|Publication number||US5226332 A|
|Application number||US 07/703,171|
|Publication date||Jul 13, 1993|
|Filing date||May 20, 1991|
|Priority date||May 20, 1991|
|Publication number||07703171, 703171, US 5226332 A, US 5226332A, US-A-5226332, US5226332 A, US5226332A|
|Inventors||Mark E. Wassell|
|Original Assignee||Baker Hughes Incorporated|
|Export Citation||BiBTeX, EndNote, RefMan|
|Patent Citations (3), Referenced by (45), Classifications (10), Legal Events (5)|
|External Links: USPTO, USPTO Assignment, Espacenet|
This invention relates to a method and apparatus for measuring vibration in a drillstring. More particularly, this invention relates to a measurement-while-drilling (MWD) tool which detects and measures longitudinal, torsional and lateral vibration downhole during the drilling of a borehole.
Vibrations within a drillstring are associated with a variety of drilling problems. For example, if the amplitude of vibration is large, drilling performance is decreased and the drillpipe, drillcollar, casing and bit are prematurely worn. In addition, drillstring failures may result from increased bending induced by the vibration. The drillstring can exhibit three types of vibrational motion, longitudinal (or axial), transverse (or lateral) and torsional. Longitudinal or axial vibrations are associated with bit and kelly bounce. Transverse vibrations are associated with bending of the drillpipe. Torsional vibrations can lead to stick slip drilling problems as well. When vibrational amplitudes are high, the drillpipe is continually loaded and unloaded, leading to a deterioration of drillpipe strength. Torsional oscillations at the bit also have a large negative effect on drilling performance.
As is clear from the foregoing, it is extremely important to detect and measure the vibrational motion of a drillstring during the drilling operation. Pertinent data, such as critical speeds and high vibration levels can be transmitted to the surface. This information can then be used to determine rotary speeds and to warn of high vibration. Avoiding critical speeds increases the life of the drillstring and results in drilling efficiency. Normally, most of the drilling energy is applied to formation of the borehole. However, if operating at an undesired resonance, most of the drilling energy is absorbed by resonance and very little goes into borehole formation.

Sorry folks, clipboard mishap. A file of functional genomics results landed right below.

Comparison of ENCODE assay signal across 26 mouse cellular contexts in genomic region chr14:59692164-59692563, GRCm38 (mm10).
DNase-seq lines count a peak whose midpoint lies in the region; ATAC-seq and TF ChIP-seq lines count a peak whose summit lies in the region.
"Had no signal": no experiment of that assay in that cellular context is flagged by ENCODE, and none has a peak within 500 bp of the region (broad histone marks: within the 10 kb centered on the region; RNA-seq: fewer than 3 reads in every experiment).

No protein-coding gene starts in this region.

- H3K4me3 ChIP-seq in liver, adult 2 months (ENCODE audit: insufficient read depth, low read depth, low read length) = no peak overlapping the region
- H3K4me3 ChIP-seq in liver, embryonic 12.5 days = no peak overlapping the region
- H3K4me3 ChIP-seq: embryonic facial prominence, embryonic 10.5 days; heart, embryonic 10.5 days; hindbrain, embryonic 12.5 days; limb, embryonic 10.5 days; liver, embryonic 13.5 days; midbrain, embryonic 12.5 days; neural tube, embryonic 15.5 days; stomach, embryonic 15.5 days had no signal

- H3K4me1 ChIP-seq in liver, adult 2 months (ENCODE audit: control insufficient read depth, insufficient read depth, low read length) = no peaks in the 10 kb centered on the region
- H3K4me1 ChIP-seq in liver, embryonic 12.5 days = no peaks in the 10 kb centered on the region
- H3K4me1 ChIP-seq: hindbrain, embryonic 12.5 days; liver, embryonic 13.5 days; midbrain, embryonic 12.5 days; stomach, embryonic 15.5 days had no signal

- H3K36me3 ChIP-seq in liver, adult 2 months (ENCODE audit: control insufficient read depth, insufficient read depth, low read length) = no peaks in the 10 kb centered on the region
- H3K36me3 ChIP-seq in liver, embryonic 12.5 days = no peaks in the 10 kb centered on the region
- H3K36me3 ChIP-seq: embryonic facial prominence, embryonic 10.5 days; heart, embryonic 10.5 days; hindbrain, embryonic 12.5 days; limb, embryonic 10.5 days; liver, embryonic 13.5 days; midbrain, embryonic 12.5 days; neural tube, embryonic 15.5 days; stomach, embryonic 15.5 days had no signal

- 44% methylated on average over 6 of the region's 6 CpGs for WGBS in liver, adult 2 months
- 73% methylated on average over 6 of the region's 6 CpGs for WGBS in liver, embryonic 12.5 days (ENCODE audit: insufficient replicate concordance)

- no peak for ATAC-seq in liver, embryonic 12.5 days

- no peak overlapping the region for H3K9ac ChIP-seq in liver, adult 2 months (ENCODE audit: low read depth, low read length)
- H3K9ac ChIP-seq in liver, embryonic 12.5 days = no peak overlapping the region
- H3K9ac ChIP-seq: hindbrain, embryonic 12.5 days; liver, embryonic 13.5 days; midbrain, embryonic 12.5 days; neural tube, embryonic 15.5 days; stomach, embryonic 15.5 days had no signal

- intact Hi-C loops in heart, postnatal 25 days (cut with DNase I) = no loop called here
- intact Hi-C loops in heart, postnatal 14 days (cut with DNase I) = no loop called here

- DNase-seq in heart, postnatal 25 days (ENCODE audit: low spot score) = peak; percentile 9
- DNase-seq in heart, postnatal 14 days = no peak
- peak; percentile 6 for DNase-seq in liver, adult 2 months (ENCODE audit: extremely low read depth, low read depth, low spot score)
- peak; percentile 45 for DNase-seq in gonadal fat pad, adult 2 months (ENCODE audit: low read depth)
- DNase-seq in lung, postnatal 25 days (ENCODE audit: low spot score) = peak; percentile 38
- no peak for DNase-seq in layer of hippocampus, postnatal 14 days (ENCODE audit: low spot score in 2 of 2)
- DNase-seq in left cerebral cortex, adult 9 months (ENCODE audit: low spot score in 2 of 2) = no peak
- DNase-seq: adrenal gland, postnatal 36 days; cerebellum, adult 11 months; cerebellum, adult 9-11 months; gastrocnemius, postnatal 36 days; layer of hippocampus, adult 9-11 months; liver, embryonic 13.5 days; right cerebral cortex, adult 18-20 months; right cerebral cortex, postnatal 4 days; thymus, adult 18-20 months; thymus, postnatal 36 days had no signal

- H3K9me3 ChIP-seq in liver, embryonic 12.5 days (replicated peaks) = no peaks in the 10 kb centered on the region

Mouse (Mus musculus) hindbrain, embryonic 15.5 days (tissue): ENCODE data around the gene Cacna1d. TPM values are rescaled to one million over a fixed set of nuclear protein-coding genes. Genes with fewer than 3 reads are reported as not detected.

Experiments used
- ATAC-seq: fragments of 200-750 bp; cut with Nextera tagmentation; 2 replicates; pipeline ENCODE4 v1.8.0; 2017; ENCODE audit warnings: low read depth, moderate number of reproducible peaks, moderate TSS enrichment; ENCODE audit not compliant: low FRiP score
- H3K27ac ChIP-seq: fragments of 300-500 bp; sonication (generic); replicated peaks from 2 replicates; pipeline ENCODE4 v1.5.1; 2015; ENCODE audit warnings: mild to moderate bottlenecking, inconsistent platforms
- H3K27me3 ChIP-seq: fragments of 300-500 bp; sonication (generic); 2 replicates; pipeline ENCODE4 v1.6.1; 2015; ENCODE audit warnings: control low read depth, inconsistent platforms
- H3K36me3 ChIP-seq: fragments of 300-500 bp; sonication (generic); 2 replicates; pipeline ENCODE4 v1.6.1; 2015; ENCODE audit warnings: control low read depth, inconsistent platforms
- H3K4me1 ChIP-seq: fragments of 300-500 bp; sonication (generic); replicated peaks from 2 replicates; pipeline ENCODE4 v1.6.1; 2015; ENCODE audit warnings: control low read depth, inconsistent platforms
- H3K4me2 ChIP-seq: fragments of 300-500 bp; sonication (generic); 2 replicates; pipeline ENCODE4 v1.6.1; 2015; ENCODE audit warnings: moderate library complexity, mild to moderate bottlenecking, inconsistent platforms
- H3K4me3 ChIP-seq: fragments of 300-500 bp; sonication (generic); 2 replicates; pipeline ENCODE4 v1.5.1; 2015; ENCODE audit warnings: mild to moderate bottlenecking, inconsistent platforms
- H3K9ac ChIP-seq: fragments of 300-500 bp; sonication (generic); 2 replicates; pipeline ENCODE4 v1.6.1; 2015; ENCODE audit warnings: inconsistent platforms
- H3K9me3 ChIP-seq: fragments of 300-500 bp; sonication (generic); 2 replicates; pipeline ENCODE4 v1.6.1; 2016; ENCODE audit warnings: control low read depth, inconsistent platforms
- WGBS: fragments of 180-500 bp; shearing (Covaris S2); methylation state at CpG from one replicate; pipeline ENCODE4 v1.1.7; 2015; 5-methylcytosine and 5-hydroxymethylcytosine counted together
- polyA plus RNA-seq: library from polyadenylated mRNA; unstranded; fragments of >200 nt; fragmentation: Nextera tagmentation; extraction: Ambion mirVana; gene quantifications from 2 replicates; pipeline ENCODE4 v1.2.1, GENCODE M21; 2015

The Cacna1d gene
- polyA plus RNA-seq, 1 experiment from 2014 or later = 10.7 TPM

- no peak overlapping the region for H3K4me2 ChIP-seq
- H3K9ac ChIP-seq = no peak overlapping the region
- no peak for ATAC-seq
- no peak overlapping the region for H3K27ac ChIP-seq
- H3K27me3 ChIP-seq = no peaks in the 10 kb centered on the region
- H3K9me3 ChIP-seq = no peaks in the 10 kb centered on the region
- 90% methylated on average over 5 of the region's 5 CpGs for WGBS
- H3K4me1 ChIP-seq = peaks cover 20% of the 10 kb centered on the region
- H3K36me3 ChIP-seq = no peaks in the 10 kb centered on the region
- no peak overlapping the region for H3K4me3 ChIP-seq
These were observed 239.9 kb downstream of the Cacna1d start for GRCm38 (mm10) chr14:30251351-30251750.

Several methods are known for detecting such drillstring vibration. For example, an article entitled "Measurement of BHA Vibration Using MWD", D. A. Close et al, (IADC/SPE) 17273 describes a three axis vibration or resonance detector system which utilizes an array of strain gages. However, three axis resonance detectors of this type suffer from certain problems and deficiencies including the inability to differentiate between lateral and torsional vibrations.
U.S. Pat. No. 4,958,125 to Jardine et al describes a vibration sensing tool which includes four accelerometers disposed 90 degrees from each other; and which measure vibrational forces radially with respect to the outer diameter of the drillstring.
The above-discussed and other problems and deficiencies of the prior art are overcome or alleviated by the vibration or resonance detection apparatus of the present invention. In accordance with this invention, a vibration monitoring system operates down-hole in the bottom hole assembly above the drill bit. This system includes four spaced accelerometers which measure and differentiate between lateral, longitudinal and torsional drillstring vibrations. Three of the four accelerometers are in a cooperative spaced arrangement and measure tangential acceleration forces on the outer diameter of the drillstring for determining and measuring both lateral and torsional vibrations. The fourth accelerometer measures longitudinal vibration.
Two embodiments are disclosed for arranging the three accelerometers which measure lateral and torsional vibration. In a first embodiment, the accelerometers are equi-spaced 120 degrees apart from one another. In a second embodiment, the three accelerometers are spaced 30 degrees apart from one another within a 60 degree arc. In both embodiments, all four accelerometers are positioned within the annular wall of a drill collar segment.
In a preferred embodiment, two vibration detection and measurement systems in accordance with this invention are employed within a drillstring. A first vibration detection system is positioned in a drill collar segment above the bit for the measurement of vibrational forces on the exterior of the drillstring. A second system is mounted in the pressure housing which retains and supports the measurement-while-drilling microprocessor and electronics and will measure vibrations transmitted through the suspension system to determine Performance of the suspension system. Both systems may be used in tandem to compare and verify the accuracy of each system.